Monday, September 9, 2013

A Look at BSF: Part 3 - Practical Concerns

In my last two posts, I looked at the unbiblical ministry classification of Bible Study Fellowship (BSF) and how their lack of church oversight leads to weak doctrinal teaching and vague statements in their notes.  Now I'm going to look at some of their rules which guide the dynamics of the organization as a whole.  All weekly BSF class meetings have the same structure:  opening time (announcements, singing, and prayer), small group discussion (led by the Discussion Leader), and the lecture (presented by the Teaching Leader).  There is also a weekly leadership team meeting to prepare for the next class meeting.

BSF is an interdenominational Christian organization; it does not adhere to one denominational view and anyone is welcome to join.  To promote participation BSF encourages each member to complete the daily homework questions and to discuss the questions in the small group setting by emphasizing that there is no right or wrong answer.  Therefore, a spiritually dangerous atmosphere is created within the BSF organization due to their ecumenical stance and the relativistic mindset that there is no wrong answer.

In addition, members are not allowed to talk about where they go to church or even what denomination they belong to.  This prohibition makes it difficult to discern and guard against unbiblical answers because the presuppositions of the individuals within the group are not allowed to be voiced and the organization ingrains the idea that no deeply held belief is wrong.

Prior to leaving BSF, I contacted my Teaching Leader many times about the theological and practical issues I had with BSF, including the points outlined here and in my previous post.  After I had communicated my concerns about God the Father being presented as a living person, my Discussion Leader commented during our small group discussion that the wording in the notes was weak on this point, recognized the fact that I didn't agree with it (the Teaching Leader must have spoken with her), and asked for someone else (on the other side of the room) to answer the question.  Based on the Bible, as well as the London Baptist Confession of Faith, the stance that God the Father is a living person is not just weak, it is wrong.  However, due to the BSF organizational structure, leaders cannot openly disagree with the notes.  The Teaching Leader can send comments on the notes to BSF headquarters, and future notes may be edited, but that's the extent of what she can do.  Obviously, a double-standard exists:  the BSF notes are right and cannot be wrong.

In that same discussion period, I also encountered the relativistic mindset championed by BSF.  Another group member (who seemed to be a new Christian) was very confused about the Holy Spirit being the breath of God and wondered if God breathes his Spirit into everything (not only all male & female individuals, but also animals).  I quickly tried to give biblical support against her universalistic and panentheistic statement; but after I made my clarification, another member reminded the group that according to our Teaching Leader there is no right or wrong answer, and that the important thing is to hear God speaking to you in your heart.  She was reading and studying from The Message Bible which encourages the mysticism of experiencing God by bypassing the mind.  The 'whatever feels good, this is what I think the Bible means' approach to Bible study is not edifying and it certainly isn't biblical according to Acts 17:11.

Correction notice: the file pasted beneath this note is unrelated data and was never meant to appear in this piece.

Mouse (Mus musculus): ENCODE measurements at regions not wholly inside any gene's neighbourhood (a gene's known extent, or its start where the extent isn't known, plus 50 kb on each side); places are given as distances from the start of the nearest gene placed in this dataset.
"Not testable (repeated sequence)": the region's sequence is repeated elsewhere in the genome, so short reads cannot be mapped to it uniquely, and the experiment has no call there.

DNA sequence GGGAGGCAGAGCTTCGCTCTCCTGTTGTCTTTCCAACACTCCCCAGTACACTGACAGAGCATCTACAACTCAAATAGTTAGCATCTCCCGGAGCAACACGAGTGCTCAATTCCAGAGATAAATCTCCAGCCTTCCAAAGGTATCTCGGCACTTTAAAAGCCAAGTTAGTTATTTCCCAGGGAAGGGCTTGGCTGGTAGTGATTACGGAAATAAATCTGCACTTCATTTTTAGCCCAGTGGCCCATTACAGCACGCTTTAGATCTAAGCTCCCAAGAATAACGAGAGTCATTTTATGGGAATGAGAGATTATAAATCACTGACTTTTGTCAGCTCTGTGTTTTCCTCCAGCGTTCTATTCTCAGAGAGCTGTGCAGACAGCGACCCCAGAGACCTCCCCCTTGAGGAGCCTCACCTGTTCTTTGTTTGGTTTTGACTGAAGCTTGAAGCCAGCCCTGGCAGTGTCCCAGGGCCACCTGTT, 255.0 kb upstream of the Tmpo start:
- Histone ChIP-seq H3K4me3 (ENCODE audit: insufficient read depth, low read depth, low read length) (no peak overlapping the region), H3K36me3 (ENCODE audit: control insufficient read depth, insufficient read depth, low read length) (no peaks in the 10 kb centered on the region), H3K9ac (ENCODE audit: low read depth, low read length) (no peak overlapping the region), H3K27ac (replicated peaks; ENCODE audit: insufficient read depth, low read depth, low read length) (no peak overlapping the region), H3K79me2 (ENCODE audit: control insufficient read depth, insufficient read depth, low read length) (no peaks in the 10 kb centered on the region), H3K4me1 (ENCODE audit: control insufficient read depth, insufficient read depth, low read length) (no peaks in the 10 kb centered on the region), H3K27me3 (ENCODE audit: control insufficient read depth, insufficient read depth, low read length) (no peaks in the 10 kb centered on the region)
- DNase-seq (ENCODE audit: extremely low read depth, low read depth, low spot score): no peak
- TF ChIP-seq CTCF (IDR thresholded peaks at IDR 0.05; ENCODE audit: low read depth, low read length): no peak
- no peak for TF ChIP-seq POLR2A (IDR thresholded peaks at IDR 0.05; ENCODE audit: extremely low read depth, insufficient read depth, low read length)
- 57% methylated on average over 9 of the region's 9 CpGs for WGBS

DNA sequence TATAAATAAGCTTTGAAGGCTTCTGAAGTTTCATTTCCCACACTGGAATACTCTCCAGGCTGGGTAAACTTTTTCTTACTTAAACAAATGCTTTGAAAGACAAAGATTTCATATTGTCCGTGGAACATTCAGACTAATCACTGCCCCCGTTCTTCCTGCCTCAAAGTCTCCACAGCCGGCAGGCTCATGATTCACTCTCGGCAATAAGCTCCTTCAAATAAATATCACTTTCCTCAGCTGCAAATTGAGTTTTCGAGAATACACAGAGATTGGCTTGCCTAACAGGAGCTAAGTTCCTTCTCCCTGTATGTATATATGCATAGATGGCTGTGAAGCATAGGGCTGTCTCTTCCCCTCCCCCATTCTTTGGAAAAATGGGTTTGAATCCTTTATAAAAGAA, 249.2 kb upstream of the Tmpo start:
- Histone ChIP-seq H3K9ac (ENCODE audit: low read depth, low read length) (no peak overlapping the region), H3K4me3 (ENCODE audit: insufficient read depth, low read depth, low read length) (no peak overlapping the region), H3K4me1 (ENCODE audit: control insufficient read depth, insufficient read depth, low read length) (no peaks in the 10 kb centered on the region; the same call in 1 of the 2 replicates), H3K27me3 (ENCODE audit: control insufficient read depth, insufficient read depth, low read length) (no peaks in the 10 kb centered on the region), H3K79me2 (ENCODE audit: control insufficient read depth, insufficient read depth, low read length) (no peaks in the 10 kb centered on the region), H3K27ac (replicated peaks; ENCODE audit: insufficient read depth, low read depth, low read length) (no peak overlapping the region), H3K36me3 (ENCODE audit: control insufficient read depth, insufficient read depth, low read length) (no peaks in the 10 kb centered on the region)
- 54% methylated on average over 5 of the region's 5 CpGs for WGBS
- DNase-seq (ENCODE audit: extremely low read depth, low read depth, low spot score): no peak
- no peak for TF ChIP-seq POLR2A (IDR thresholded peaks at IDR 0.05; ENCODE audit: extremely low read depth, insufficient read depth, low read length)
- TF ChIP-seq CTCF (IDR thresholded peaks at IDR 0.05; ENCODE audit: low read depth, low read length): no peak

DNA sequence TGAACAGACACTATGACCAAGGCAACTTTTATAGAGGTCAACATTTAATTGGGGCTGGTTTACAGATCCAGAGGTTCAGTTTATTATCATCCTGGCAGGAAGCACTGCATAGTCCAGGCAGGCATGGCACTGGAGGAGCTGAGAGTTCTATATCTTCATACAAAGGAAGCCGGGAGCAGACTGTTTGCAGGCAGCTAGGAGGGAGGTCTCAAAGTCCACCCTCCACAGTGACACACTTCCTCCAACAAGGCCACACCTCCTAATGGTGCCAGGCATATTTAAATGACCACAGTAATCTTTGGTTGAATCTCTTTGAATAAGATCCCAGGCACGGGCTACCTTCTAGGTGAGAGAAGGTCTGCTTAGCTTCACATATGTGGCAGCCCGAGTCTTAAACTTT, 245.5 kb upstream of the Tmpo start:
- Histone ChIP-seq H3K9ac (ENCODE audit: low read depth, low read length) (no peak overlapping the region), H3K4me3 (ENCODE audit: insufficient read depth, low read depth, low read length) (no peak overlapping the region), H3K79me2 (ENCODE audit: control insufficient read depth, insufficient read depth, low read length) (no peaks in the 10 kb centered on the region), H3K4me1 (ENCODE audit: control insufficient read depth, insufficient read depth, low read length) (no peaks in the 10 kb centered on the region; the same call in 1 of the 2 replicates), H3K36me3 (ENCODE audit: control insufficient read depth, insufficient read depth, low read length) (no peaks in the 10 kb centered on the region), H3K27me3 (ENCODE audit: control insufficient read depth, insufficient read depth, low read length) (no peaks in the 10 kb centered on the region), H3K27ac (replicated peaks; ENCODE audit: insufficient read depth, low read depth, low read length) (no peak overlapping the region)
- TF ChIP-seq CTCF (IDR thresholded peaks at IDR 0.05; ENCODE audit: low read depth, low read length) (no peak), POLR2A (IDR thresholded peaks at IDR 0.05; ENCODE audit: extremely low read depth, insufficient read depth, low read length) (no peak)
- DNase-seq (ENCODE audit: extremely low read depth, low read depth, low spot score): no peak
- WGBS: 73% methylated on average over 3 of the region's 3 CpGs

I couldn't even discourage the use of The Message Bible because in previous BSF literature, the Executive Director Susie Rowan had quoted scripture from it.  The Message is not a faithful translation of God's word; it is a modern version based on the critical text that is loosely translated using dynamic equivalence and not formal equivalence (thought-for-thought rather than word-for-word).  It is not doctrinally sound.  In addition, BSF literature also promoted Dallas Willard who encourages contemplative prayer and mysticism through spiritual formation.

While I appreciate the faithful work of my local Teaching Leader, I do not agree with the relative, contemplative direction of BSF.  In order to reach the next generation of Christians, Susie Rowan is compromising a strong doctrinal stance for a weak, post-modern position so that participants feel comfortable with the program.  I believe that the defense of proper doctrine is being sacrificed by BSF for the relativistic inclusion of everyone's "right" view.  The notes are weak and a correct view of scripture is not tolerated.  Therefore, it became clear that I needed to separate from this organization, (Eph. 5:11).  Modifying God's word so that it is palatable for the masses is not an honest way to approach Bible study and will not produce strong Christians or true converts.